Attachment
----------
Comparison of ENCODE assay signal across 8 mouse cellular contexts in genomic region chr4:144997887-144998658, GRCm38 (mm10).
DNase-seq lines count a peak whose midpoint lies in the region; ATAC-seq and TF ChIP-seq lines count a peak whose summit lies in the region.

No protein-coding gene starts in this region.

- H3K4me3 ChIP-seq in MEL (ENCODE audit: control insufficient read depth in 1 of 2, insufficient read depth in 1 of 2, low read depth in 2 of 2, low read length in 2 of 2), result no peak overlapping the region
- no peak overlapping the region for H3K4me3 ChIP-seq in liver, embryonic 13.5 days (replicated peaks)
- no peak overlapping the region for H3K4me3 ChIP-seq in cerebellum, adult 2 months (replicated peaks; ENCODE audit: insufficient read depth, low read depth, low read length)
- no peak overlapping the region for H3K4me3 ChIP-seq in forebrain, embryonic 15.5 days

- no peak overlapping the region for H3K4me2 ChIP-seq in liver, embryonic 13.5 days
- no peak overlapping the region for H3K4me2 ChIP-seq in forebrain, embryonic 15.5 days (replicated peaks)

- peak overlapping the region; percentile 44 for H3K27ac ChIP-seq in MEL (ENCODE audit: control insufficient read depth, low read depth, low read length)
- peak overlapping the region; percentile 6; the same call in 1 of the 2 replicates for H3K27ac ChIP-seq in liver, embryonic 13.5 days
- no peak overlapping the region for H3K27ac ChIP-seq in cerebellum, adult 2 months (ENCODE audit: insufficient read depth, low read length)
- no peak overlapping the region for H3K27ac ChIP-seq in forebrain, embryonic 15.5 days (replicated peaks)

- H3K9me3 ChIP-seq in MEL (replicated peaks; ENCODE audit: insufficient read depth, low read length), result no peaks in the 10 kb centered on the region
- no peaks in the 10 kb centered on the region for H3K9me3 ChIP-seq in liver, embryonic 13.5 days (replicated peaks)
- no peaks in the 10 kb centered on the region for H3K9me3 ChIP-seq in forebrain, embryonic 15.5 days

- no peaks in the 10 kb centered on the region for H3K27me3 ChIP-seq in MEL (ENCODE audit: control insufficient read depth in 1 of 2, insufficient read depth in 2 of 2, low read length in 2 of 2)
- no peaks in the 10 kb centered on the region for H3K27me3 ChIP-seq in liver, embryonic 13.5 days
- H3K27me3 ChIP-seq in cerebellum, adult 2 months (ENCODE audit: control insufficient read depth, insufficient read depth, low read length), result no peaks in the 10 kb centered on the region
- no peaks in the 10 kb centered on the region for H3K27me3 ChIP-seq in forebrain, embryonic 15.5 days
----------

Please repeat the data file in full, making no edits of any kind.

Comparison of ENCODE assay signal across 8 mouse cellular contexts in genomic region chr4:144997887-144998658, GRCm38 (mm10).
DNase-seq lines count a peak whose midpoint lies in the region; ATAC-seq and TF ChIP-seq lines count a peak whose summit lies in the region.

No protein-coding gene starts in this region.

- H3K4me3 ChIP-seq in MEL (ENCODE audit: control insufficient read depth in 1 of 2, insufficient read depth in 1 of 2, low read depth in 2 of 2, low read length in 2 of 2), result no peak overlapping the region
- no peak overlapping the region for H3K4me3 ChIP-seq in liver, embryonic 13.5 days (replicated peaks)
- no peak overlapping the region for H3K4me3 ChIP-seq in cerebellum, adult 2 months (replicated peaks; ENCODE audit: insufficient read depth, low read depth, low read length)
- no peak overlapping the region for H3K4me3 ChIP-seq in forebrain, embryonic 15.5 days

- no peak overlapping the region for H3K4me2 ChIP-seq in liver, embryonic 13.5 days
- no peak overlapping the region for H3K4me2 ChIP-seq in forebrain, embryonic 15.5 days (replicated peaks)

- peak overlapping the region; percentile 44 for H3K27ac ChIP-seq in MEL (ENCODE audit: control insufficient read depth, low read depth, low read length)
- peak overlapping the region; percentile 6; the same call in 1 of the 2 replicates for H3K27ac ChIP-seq in liver, embryonic 13.5 days
- no peak overlapping the region for H3K27ac ChIP-seq in cerebellum, adult 2 months (ENCODE audit: insufficient read depth, low read length)
- no peak overlapping the region for H3K27ac ChIP-seq in forebrain, embryonic 15.5 days (replicated peaks)

- H3K9me3 ChIP-seq in MEL (replicated peaks; ENCODE audit: insufficient read depth, low read length), result no peaks in the 10 kb centered on the region
- no peaks in the 10 kb centered on the region for H3K9me3 ChIP-seq in liver, embryonic 13.5 days (replicated peaks)
- no peaks in the 10 kb centered on the region for H3K9me3 ChIP-seq in forebrain, embryonic 15.5 days

- no peaks in the 10 kb centered on the region for H3K27me3 ChIP-seq in MEL (ENCODE audit: control insufficient read depth in 1 of 2, insufficient read depth in 2 of 2, low read length in 2 of 2)
- no peaks in the 10 kb centered on the region for H3K27me3 ChIP-seq in liver, embryonic 13.5 days
- H3K27me3 ChIP-seq in cerebellum, adult 2 months (ENCODE audit: control insufficient read depth, insufficient read depth, low read length), result no peaks in the 10 kb centered on the region
- no peaks in the 10 kb centered on the region for H3K27me3 ChIP-seq in forebrain, embryonic 15.5 days